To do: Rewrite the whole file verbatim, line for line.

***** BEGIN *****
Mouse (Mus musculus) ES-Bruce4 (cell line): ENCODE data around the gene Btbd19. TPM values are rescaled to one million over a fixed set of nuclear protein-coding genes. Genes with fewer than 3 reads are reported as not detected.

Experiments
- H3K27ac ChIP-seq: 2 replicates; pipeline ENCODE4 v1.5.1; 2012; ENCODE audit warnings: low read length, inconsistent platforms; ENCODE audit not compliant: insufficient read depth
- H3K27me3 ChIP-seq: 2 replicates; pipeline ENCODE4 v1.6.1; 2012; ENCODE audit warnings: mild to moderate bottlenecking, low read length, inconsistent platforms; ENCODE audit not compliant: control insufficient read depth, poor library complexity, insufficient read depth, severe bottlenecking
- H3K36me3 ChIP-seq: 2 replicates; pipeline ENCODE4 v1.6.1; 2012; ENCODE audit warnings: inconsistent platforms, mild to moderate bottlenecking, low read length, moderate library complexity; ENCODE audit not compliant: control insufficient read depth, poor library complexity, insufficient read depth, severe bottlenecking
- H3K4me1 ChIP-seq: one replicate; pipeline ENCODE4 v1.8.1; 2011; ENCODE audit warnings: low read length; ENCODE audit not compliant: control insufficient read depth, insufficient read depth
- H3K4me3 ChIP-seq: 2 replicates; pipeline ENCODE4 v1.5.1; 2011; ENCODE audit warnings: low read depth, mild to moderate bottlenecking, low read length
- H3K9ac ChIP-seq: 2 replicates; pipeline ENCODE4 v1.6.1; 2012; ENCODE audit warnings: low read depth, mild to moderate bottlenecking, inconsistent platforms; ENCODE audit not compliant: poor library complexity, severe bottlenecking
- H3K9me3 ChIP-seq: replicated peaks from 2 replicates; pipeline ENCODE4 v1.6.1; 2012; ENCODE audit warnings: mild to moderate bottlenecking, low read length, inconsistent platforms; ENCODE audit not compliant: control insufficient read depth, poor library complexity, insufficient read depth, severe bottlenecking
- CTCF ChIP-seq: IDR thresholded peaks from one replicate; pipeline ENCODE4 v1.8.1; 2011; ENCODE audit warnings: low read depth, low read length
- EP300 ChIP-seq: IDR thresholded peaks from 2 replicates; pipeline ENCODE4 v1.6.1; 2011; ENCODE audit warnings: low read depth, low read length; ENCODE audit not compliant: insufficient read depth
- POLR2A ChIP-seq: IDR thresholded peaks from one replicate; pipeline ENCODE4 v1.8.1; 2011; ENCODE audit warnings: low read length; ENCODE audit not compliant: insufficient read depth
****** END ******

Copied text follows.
Mouse (Mus musculus) ES-Bruce4 (cell line): ENCODE data around the gene Btbd19. TPM values are rescaled to one million over a fixed set of nuclear protein-coding genes. Genes with fewer than 3 reads are reported as not detected.

Experiments
- H3K27ac ChIP-seq: 2 replicates; pipeline ENCODE4 v1.5.1; 2012; ENCODE audit warnings: low read length, inconsistent platforms; ENCODE audit not compliant: insufficient read depth
- H3K27me3 ChIP-seq: 2 replicates; pipeline ENCODE4 v1.6.1; 2012; ENCODE audit warnings: mild to moderate bottlenecking, low read length, inconsistent platforms; ENCODE audit not compliant: control insufficient read depth, poor library complexity, insufficient read depth, severe bottlenecking
- H3K36me3 ChIP-seq: 2 replicates; pipeline ENCODE4 v1.6.1; 2012; ENCODE audit warnings: inconsistent platforms, mild to moderate bottlenecking, low read length, moderate library complexity; ENCODE audit not compliant: control insufficient read depth, poor library complexity, insufficient read depth, severe bottlenecking
- H3K4me1 ChIP-seq: one replicate; pipeline ENCODE4 v1.8.1; 2011; ENCODE audit warnings: low read length; ENCODE audit not compliant: control insufficient read depth, insufficient read depth
- H3K4me3 ChIP-seq: 2 replicates; pipeline ENCODE4 v1.5.1; 2011; ENCODE audit warnings: low read depth, mild to moderate bottlenecking, low read length
- H3K9ac ChIP-seq: 2 replicates; pipeline ENCODE4 v1.6.1; 2012; ENCODE audit warnings: low read depth, mild to moderate bottlenecking, inconsistent platforms; ENCODE audit not compliant: poor library complexity, severe bottlenecking
- H3K9me3 ChIP-seq: replicated peaks from 2 replicates; pipeline ENCODE4 v1.6.1; 2012; ENCODE audit warnings: mild to moderate bottlenecking, low read length, inconsistent platforms; ENCODE audit not compliant: control insufficient read depth, poor library complexity, insufficient read depth, severe bottlenecking
- CTCF ChIP-seq: IDR thresholded peaks from one replicate; pipeline ENCODE4 v1.8.1; 2011; ENCODE audit warnings: low read depth, low read length
- EP300 ChIP-seq: IDR thresholded peaks from 2 replicates; pipeline ENCODE4 v1.6.1; 2011; ENCODE audit warnings: low read depth, low read length; ENCODE audit not compliant: insufficient read depth
- POLR2A ChIP-seq: IDR thresholded peaks from one replicate; pipeline ENCODE4 v1.8.1; 2011; ENCODE audit warnings: low read length; ENCODE audit not compliant: insufficient read depth